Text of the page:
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Will forestry be the biggest deal done in Copenhagen?

The other day a friend of mine who advises a major CEO rang me to ask my opinion.

The CEO had suddenly decided he wanted to go to Copenhagen for the climate negotiations.

Surely, he said to my friend, as CEO of a major company, he should be there.

What did I think, my friend wanted to know.

I suggested that the CEO not bother going along. The issues are way bigger than any one CEO, or indeed any 100 CEOs, as we’ve seen. His voice will be lost in the media and political chaos, I ventured.

My friend concurred. He had already said the same. I think it was a wise move.

Today’s headline on the COP 15 website says it all: “No EU consensus on climate aid“.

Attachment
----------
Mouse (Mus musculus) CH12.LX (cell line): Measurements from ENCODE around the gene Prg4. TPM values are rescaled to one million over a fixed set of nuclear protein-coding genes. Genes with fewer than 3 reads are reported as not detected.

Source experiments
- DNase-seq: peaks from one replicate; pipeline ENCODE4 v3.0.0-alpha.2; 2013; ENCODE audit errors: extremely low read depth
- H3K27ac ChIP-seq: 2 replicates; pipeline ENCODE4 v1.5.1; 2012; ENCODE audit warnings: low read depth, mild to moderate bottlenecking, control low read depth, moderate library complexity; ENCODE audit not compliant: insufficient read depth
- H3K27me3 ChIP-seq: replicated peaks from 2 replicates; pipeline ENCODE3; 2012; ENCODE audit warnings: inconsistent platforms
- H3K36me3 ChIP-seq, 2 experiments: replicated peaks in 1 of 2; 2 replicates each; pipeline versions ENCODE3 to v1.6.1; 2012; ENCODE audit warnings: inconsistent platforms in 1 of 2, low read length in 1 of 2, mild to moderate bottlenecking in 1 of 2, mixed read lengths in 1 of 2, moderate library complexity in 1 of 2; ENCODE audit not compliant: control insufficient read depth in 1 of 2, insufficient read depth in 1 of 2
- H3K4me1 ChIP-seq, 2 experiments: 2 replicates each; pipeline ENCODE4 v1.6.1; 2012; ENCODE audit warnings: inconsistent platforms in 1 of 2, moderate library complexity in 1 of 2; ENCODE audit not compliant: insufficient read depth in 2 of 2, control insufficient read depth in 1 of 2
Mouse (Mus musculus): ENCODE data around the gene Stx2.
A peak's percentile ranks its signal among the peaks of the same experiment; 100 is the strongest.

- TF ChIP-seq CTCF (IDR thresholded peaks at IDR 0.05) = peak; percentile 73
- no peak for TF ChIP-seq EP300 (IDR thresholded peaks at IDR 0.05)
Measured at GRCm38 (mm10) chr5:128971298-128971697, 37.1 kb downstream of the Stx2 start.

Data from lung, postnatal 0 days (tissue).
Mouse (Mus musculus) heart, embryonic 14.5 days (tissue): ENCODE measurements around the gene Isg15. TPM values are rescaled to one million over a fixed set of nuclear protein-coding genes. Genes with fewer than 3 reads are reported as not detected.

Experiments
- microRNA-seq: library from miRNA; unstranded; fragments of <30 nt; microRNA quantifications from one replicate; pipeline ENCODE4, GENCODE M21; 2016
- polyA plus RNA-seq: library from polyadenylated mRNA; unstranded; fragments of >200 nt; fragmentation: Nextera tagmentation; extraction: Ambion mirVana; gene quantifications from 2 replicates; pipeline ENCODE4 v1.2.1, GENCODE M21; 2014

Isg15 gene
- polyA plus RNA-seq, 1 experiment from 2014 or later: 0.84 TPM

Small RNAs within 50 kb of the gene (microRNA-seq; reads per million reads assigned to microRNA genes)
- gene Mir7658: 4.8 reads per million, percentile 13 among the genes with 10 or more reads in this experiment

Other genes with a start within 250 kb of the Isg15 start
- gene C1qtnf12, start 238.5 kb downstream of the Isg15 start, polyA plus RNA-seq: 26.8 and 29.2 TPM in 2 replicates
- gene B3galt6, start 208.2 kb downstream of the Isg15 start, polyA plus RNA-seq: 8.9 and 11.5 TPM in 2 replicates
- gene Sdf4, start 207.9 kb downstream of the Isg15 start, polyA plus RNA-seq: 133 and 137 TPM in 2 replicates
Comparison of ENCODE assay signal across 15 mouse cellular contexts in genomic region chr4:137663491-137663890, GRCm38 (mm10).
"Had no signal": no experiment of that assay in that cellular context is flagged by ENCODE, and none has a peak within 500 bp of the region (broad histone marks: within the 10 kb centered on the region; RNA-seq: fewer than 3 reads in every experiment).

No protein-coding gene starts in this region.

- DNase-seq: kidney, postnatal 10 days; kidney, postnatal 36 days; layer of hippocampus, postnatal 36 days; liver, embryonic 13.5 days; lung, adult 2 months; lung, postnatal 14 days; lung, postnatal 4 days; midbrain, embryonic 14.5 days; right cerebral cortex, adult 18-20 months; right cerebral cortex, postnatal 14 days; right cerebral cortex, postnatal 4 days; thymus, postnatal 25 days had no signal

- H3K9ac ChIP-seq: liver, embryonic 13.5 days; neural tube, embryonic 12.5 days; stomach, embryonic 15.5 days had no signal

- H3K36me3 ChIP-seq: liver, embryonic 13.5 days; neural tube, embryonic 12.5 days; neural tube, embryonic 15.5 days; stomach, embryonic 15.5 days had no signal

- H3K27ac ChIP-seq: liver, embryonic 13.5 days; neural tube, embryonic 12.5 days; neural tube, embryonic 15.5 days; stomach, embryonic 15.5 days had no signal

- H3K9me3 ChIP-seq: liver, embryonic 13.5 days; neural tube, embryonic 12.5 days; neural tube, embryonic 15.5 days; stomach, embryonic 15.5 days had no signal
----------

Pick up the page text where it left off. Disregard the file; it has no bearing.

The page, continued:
So if expectations are low. What might come out that’s positive?

Perhaps forestry. The Economist published a lengthy and fascinating piece on the development of avoided deforestation a couple of weeks ago.

If the mechanism, monitoring, accountability and enforcement can be done right (a big ‘if’ I know) then it seems avoided deforestation could mean global emissions can be reduced by something like 5-15% per year.

Getting it right is of course very complicated, as the article points out.

But if the will is there and lessons can be learned from the opaqueness of some aspects of the Clean Development Mechanism, then it could just be one of the most important areas of tackling climate change to emerge, post-Copenhagen.

Let’s hope so.

UPDATE: I may be wrong about Copenhagen. Take a look here.

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